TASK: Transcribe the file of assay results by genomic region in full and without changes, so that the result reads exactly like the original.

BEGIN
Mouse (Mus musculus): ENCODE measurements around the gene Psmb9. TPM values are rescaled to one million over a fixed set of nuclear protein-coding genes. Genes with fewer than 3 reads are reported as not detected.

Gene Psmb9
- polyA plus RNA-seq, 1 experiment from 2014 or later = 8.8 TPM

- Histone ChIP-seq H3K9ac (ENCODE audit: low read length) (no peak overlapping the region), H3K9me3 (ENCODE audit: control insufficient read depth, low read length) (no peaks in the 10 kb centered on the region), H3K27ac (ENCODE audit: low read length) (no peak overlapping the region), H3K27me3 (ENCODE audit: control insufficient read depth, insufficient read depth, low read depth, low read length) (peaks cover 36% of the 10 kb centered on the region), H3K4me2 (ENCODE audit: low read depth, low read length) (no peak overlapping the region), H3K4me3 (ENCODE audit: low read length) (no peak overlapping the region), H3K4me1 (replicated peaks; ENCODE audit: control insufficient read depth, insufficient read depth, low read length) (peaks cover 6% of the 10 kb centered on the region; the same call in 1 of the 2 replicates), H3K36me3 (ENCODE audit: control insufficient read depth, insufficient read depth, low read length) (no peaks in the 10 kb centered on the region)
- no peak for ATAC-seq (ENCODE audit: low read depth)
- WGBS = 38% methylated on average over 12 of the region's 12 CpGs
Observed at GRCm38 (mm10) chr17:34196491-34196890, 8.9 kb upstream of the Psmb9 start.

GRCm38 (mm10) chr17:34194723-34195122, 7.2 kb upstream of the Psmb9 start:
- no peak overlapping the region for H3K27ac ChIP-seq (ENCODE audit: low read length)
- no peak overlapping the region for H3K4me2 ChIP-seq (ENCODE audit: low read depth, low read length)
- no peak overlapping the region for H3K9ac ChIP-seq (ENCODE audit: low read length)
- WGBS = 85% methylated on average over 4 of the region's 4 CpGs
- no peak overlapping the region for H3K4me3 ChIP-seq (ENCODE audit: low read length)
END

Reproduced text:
Mouse (Mus musculus): ENCODE measurements around the gene Psmb9. TPM values are rescaled to one million over a fixed set of nuclear protein-coding genes. Genes with fewer than 3 reads are reported as not detected.

Gene Psmb9
- polyA plus RNA-seq, 1 experiment from 2014 or later = 8.8 TPM

- Histone ChIP-seq H3K9ac (ENCODE audit: low read length) (no peak overlapping the region), H3K9me3 (ENCODE audit: control insufficient read depth, low read length) (no peaks in the 10 kb centered on the region), H3K27ac (ENCODE audit: low read length) (no peak overlapping the region), H3K27me3 (ENCODE audit: control insufficient read depth, insufficient read depth, low read depth, low read length) (peaks cover 36% of the 10 kb centered on the region), H3K4me2 (ENCODE audit: low read depth, low read length) (no peak overlapping the region), H3K4me3 (ENCODE audit: low read length) (no peak overlapping the region), H3K4me1 (replicated peaks; ENCODE audit: control insufficient read depth, insufficient read depth, low read length) (peaks cover 6% of the 10 kb centered on the region; the same call in 1 of the 2 replicates), H3K36me3 (ENCODE audit: control insufficient read depth, insufficient read depth, low read length) (no peaks in the 10 kb centered on the region)
- no peak for ATAC-seq (ENCODE audit: low read depth)
- WGBS = 38% methylated on average over 12 of the region's 12 CpGs
Observed at GRCm38 (mm10) chr17:34196491-34196890, 8.9 kb upstream of the Psmb9 start.

GRCm38 (mm10) chr17:34194723-34195122, 7.2 kb upstream of the Psmb9 start:
- no peak overlapping the region for H3K27ac ChIP-seq (ENCODE audit: low read length)
- no peak overlapping the region for H3K4me2 ChIP-seq (ENCODE audit: low read depth, low read length)
- no peak overlapping the region for H3K9ac ChIP-seq (ENCODE audit: low read length)
- WGBS = 85% methylated on average over 4 of the region's 4 CpGs
- no peak overlapping the region for H3K4me3 ChIP-seq (ENCODE audit: low read length)